This year, the mood, pace and tone of RECon (the International Council of Shopping Centers annual Retail Convention in Las Vegas) is palpably different. Whatever the economists say, the winds have shifted in the development and tenanting side of retail. A few observations from days 1 and 2 of the show:
People are dressed for success. Gone is the recent trend of more casual wear… far fewer attendees this year are in khakis and a golf shirt. And jeans? Unless you’re from Texas and wearing them with the requisite boots, sport coat and belt… no. In the easy days, a few years ago, the mood was different. There would always be more deals; there was plenty of retail to go around. Today. everyone seems to understand that while retailers are beginning to plan new stores again, fewer deals to do overall means you better work what you’re selling. And look like the recession didn’t kill your business and wreck your balance sheet.
Shows cost money and time is money. People are focused this year. Tight schedules, business-like attitudes and less chit-chat seem to be the rule. The economy has forced developers, retailers, brokers and cities to carefully consider the cost of attending the convention and how best to maximize the return on the investment. For instance, our day yesterday started with a coffee meeting at 8:30 and ended after a dinner with clients that wrapped at 9:30. No breaks in between… I finished the night in the same outfit I wore to the first meeting of the day. Lunch was a free fruit and walnut salad from the McDonald’s booth and a free hot dog from Thor Equities booth (thanks to you both!) eaten leaning against a pillar on the show floor.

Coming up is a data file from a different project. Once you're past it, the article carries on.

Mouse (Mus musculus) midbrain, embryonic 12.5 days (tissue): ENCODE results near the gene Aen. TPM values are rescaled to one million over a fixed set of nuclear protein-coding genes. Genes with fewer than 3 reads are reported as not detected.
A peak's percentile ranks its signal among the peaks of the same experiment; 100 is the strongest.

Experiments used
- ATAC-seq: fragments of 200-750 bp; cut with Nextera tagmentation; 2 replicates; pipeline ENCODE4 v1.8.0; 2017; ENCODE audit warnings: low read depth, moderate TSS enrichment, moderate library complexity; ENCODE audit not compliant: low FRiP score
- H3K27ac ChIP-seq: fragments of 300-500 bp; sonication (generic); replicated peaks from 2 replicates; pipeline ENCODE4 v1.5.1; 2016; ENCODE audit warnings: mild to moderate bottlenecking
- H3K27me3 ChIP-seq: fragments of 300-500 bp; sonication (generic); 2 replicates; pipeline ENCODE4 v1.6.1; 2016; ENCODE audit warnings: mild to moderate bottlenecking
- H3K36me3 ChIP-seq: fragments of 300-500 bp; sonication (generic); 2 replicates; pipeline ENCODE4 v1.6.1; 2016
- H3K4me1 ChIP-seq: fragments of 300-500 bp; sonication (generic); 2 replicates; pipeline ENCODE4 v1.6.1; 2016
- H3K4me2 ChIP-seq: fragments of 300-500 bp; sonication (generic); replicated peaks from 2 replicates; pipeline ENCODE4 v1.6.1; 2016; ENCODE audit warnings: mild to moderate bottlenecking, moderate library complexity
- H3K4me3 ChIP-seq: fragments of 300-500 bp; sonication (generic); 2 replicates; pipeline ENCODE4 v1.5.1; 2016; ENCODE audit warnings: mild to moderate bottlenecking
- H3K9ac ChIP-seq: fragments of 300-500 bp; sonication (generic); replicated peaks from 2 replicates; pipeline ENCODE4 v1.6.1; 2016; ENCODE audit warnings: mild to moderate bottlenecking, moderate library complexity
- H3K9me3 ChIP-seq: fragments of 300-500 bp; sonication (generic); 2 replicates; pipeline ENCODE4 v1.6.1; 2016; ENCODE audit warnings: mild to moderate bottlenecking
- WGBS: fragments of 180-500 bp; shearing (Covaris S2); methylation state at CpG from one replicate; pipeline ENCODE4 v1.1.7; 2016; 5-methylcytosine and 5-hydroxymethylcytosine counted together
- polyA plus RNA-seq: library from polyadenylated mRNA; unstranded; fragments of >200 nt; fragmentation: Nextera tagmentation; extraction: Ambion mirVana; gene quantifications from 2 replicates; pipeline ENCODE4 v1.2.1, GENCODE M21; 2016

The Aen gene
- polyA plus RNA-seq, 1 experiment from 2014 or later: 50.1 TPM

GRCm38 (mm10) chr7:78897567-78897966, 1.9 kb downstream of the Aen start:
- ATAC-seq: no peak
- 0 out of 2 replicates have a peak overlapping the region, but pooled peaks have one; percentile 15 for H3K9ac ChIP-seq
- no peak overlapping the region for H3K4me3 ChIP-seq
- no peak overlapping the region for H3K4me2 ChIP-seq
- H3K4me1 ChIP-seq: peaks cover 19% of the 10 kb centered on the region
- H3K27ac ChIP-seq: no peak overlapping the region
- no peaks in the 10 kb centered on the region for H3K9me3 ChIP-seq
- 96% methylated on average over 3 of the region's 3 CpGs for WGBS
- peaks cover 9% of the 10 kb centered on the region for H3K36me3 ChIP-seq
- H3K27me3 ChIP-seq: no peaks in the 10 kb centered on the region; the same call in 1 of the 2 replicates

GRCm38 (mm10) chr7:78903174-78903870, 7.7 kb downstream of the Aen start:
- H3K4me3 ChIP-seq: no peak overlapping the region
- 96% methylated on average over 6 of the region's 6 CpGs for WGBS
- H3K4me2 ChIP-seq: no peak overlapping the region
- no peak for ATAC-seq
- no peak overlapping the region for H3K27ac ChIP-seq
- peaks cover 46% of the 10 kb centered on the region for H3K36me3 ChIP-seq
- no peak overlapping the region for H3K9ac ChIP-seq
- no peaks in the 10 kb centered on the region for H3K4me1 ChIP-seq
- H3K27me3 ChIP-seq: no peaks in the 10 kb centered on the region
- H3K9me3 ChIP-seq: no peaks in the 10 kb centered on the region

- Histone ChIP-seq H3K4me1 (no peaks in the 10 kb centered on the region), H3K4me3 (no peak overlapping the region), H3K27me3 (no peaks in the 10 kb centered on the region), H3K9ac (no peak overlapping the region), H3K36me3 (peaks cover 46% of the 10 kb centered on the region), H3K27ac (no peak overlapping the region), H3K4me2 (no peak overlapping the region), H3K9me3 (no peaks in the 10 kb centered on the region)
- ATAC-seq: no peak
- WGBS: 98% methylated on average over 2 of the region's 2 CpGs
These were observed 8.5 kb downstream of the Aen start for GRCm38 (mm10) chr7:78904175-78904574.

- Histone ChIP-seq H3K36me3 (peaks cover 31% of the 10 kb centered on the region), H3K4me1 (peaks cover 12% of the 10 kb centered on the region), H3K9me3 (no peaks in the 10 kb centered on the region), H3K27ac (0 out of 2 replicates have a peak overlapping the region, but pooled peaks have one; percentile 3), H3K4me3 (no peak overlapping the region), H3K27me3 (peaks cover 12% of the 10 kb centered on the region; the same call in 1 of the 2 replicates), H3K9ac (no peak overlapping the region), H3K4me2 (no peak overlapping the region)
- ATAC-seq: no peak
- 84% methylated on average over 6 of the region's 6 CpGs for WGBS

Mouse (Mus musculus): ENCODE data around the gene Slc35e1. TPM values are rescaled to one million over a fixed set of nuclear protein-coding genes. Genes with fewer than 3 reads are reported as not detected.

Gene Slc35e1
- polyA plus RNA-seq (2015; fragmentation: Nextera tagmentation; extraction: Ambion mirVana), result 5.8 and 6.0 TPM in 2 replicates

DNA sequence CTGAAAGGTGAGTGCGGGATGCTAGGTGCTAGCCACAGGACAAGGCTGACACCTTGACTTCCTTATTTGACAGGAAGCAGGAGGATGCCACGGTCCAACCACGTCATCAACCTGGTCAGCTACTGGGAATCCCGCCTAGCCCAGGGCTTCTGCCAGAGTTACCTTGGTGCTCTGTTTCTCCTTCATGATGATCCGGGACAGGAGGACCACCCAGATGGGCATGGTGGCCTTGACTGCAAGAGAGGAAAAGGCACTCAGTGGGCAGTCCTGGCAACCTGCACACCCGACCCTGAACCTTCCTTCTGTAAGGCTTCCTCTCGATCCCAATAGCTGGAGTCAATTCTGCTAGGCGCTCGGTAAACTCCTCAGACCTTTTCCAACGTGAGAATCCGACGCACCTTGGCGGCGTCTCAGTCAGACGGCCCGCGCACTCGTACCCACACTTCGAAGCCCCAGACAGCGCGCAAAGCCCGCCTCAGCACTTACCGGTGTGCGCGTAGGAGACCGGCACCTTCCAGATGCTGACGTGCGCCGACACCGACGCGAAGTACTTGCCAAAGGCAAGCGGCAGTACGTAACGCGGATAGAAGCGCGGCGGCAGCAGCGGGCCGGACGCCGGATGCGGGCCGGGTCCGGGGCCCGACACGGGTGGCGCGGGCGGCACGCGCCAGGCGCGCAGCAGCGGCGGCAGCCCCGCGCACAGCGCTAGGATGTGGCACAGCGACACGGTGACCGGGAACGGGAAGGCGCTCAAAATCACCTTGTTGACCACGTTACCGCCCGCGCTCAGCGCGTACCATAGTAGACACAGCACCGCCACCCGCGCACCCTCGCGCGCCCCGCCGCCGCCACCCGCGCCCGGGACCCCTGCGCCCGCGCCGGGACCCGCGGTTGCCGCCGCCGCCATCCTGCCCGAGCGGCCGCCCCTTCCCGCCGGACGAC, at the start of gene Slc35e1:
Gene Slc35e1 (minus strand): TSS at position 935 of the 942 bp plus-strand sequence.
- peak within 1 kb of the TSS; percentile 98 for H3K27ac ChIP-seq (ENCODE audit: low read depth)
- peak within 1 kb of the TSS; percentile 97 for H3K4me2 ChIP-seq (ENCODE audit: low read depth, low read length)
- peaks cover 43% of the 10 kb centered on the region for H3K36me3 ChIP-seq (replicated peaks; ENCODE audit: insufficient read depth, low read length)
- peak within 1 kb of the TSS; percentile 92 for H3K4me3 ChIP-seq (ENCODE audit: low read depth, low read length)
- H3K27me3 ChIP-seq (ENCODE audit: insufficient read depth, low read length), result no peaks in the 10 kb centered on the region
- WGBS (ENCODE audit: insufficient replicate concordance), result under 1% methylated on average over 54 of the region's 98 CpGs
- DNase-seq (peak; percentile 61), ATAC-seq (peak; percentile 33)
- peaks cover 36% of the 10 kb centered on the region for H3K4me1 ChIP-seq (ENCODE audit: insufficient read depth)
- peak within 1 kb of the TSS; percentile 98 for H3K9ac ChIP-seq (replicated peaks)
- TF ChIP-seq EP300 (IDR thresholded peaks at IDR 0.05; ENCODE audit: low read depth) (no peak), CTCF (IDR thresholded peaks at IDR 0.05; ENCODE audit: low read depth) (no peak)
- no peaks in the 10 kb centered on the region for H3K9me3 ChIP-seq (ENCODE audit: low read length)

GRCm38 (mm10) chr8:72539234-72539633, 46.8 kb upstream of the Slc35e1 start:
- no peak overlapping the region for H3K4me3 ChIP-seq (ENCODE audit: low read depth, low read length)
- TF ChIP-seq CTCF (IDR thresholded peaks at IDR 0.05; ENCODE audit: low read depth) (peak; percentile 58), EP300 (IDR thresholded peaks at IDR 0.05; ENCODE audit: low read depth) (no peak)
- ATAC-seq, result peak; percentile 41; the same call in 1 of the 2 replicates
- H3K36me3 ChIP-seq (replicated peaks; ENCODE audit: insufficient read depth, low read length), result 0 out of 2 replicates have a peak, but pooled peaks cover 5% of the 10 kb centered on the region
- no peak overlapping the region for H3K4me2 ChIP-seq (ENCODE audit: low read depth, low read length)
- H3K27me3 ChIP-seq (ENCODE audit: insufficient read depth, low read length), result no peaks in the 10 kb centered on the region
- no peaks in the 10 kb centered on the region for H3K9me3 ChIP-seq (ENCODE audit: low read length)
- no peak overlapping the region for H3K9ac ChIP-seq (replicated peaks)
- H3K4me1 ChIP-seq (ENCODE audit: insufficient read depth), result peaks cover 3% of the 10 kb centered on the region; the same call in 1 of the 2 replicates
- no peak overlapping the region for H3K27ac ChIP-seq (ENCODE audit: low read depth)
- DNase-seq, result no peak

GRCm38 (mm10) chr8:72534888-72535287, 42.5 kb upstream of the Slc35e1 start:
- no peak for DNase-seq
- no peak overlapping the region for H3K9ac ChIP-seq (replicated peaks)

Cautious optimism is the new normal. Developers we’ve talked with about sites in our client cities (the “Marketing Places, Spaces… part of our company) have been universally cautiously optimistic. We’re hearing, “[retailers] are beginning to plan new stores and think about the future, but everything matters on every site.” In other words, with so many sites out there and fewer stores to take them, only the sites that truly suit the purpose, generate return, have the access and amenities desired and where the development process is swift and simple are making the cut. Many retailers who in the past would build 50 stores a year and now looking for the 5 to 10 best sites for 2012 sites.
I think it’s been one of the most productive ICSC shows I’ve attended and I am looking forward to the hard work after the show of changing interest into announcements. I’m cautiously optimistic that the next year in retail is going to be a good one.